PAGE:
On the other hand:

". . . an arbitrator is confined to interpretation and application of the collective bargaining agreement; he does not sit to dispense his own brand of industrial justice. He may of course look for guidance from many sources, yet his award is legitimate only so long as it draws its essence from the collective bargaining agreement. When the arbitrator's words manifest an infidelity to this obligation, courts have no choice but to refuse enforcement of the award." Id. at 597, 80 S. Ct. at 1361.

It is true that in this case the arbitrator's award is not premised simply on an interpretation of the express terms of the collective bargaining agreement. The arbitrator sought guidance from many sources in addition to the plain language of the agreement, including past history of the agreement, past practices of the company, the parties' interpretation of the agreement and the testimony of various witnesses. See, Willson H. Lee Co. v. New Haven Printing Pressmen, 248 F. Supp. 289 (D.C.Conn.1965). After considering all these criteria, the arbitrator found that the past practice of calling in the grievants for ship tie-up at specified times was a mutually agreed upon and binding past practice which could not be unilaterally terminated by plaintiffs. Plaintiffs argue that the past practice was discretionary in nature and the employer could unilaterally dispense with it.[8] The arbitrator's opinion and award clearly reflects the arbitrator's awareness of the distinction between a discretionary and binding past practice. The court does not find the arbitrator's decision to be in conflict with or contrary to the express terms of the collective bargaining agreement. While the arbitrator's award is not premised solely on the express terms of the collective bargaining agreement, it does draw its essence from an interpretation of that agreement. Enterprise, supra, 363 U.S. at 597, 80 S. Ct. 1358.

Plaintiffs' contention that the arbitrator exceeded his authority by adding terms to the collective bargaining agreement is premised on the assertion *284 that the arbitrator's interpretation of the law and facts was erroneous. As already noted, it is well established that arbitrator's construction of a contract and interpretation of the law and facts are not subject to judicial review. See, Burchell v. Marsh, 58 U.S. 344, 15 L. Ed. 96 (1854); Wilko v. Swan, 346 U.S. 427, 74 S. Ct. 182, 98 L. Ed. 168 (1953); Bernhardt v. Polygraphic Co. of America, 350 U.S. 198, 76 S. Ct. 273, 100 L. Ed. 199 (1956); Kirschner v. West Co., 247 F. Supp. 550 (E.D.Pa.1965), aff'd 353 F.2d 537 (3d Cir. 1965), cert. den. 383 U.S. 945, 86 S. Ct. 1202, 16 L. Ed. 2d 208 (1966); Federal Commerce & Nav. Co. v. Kanematsu-Gosho Ltd., 457 F.2d 387 (2d Cir. 1972); see also, the Steelworkers Triology, supra. Therefore, the court finds that the arbitrator did not exceed his authority within the meaning of 9 U.S.C. Section 10(d).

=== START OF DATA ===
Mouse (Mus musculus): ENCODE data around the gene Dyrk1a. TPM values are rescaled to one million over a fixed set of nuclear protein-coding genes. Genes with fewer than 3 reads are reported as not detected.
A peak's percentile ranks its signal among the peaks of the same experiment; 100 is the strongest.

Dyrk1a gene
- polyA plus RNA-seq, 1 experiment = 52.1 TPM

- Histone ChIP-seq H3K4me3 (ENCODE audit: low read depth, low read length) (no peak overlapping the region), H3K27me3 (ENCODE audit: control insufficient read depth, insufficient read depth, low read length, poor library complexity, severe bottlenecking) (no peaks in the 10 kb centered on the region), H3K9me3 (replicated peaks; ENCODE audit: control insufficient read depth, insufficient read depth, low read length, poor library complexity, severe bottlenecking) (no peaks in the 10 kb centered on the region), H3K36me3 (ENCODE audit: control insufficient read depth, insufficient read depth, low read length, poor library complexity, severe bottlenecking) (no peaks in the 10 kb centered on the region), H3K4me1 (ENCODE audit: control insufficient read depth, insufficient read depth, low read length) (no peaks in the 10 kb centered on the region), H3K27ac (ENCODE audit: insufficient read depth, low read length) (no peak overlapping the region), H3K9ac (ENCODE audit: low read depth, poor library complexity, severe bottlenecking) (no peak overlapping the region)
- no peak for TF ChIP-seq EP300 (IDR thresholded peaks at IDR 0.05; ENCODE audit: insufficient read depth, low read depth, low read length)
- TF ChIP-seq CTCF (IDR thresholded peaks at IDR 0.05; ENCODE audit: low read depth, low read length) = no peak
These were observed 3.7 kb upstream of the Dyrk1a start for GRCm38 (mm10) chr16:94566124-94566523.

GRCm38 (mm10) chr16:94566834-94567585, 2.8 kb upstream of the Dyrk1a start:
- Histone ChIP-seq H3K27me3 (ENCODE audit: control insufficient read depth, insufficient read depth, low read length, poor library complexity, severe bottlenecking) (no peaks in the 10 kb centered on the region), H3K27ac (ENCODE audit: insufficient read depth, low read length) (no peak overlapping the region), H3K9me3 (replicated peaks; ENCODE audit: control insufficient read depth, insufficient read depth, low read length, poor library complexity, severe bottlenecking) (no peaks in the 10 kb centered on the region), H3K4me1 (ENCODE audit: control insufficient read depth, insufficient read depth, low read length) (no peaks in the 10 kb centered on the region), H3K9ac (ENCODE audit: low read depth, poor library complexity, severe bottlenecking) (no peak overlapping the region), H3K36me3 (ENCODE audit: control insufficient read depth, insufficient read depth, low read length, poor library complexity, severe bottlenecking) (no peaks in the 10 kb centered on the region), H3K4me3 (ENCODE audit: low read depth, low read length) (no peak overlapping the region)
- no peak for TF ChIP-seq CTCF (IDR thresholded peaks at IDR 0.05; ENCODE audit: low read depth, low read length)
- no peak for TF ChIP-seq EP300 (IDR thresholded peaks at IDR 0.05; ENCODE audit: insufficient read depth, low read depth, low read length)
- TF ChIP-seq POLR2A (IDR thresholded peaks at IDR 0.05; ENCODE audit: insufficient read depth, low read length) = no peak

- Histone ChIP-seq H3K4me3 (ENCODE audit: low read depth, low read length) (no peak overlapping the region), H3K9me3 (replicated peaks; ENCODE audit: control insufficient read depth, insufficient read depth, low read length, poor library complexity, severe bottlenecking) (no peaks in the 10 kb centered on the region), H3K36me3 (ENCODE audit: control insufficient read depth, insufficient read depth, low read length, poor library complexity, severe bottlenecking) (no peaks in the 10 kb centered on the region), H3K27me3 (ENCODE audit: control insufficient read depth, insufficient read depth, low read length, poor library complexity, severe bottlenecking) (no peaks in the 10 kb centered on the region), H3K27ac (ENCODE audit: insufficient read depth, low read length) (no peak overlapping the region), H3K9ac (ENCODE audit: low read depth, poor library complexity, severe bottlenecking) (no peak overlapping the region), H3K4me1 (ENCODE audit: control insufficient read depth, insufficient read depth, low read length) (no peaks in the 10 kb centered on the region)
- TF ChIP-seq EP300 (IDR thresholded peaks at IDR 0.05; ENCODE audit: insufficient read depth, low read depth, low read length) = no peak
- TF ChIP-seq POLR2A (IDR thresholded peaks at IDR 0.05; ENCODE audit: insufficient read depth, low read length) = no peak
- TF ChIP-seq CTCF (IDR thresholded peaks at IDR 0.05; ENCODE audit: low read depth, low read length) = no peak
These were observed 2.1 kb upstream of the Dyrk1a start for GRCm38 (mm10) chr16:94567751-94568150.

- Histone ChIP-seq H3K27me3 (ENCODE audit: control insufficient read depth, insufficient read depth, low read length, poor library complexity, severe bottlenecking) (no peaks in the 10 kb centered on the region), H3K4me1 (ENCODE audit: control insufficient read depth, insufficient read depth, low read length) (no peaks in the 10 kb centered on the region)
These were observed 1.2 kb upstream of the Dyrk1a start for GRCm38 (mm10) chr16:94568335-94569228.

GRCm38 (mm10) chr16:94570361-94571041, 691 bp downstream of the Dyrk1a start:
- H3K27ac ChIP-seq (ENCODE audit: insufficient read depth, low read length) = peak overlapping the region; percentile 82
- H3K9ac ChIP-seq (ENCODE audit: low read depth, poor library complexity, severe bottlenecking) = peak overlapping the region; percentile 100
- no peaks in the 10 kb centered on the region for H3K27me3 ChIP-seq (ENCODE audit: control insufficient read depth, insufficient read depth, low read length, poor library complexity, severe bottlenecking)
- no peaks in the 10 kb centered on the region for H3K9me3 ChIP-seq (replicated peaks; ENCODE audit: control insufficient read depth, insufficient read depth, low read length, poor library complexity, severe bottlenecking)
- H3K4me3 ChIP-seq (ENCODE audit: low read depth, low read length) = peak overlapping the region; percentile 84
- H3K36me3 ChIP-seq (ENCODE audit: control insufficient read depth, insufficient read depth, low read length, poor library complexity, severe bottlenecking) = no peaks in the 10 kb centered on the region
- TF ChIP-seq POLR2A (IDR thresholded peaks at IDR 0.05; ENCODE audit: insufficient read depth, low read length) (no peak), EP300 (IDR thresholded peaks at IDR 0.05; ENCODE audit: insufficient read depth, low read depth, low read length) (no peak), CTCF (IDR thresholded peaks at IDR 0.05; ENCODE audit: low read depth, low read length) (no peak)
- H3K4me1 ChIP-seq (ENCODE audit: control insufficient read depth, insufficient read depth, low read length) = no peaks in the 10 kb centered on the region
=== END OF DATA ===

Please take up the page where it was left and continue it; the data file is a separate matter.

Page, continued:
Plaintiffs' final contention is that the arbitrator's finding of a binding past practice in this case is clearly contrary to the common law of the shop and to most of the reported arbitration decisions. In addition to the grounds listed in 9 U.S.C. Section 10(a-d), courts have recognized that an award may also be vacated if it is in "manifest disregard" of the law. Possible conflict with the general principle that arbitration proceedings are not reviewable for errors of arbitrators in interpretations of the law has generally been resolved by adoption of the view that "manifest disregard" of the law means that the arbitrator correctly understood and set forth the applicable law, but proceeded to ignore it. See, San Martine Compania De Nav. v. Sanguenay Term. Ltd., supra; Sobel v. Hertz, Warner & Co., 469 F.2d 1211 (2d Cir. 1972); Saxis S.S. Co. v. Multifacs International Traders, Inc., supra. Although recognizing the possibility of an arbitration award for "manifest disregard of the law", the courts have been reluctant to vacate an award on this ground. Amicizia Societa Navegazione v. Chilean Nitrate & Iodine Sales Corp., 274 F.2d 805 (2d Cir. 1960), cert. denied 363 U.S. 843, 80 S. Ct. 1612, 4 L. Ed. 2d 1727 (1960); Metal Products Workers Union v. Torrington Co., 242 F. Supp. 813 (D.Conn.1965); aff'd 358 F.2d 103 (2d Cir. 1966); Fukaya Trading Co. S. A. v. Eastern Marine Corp., supra.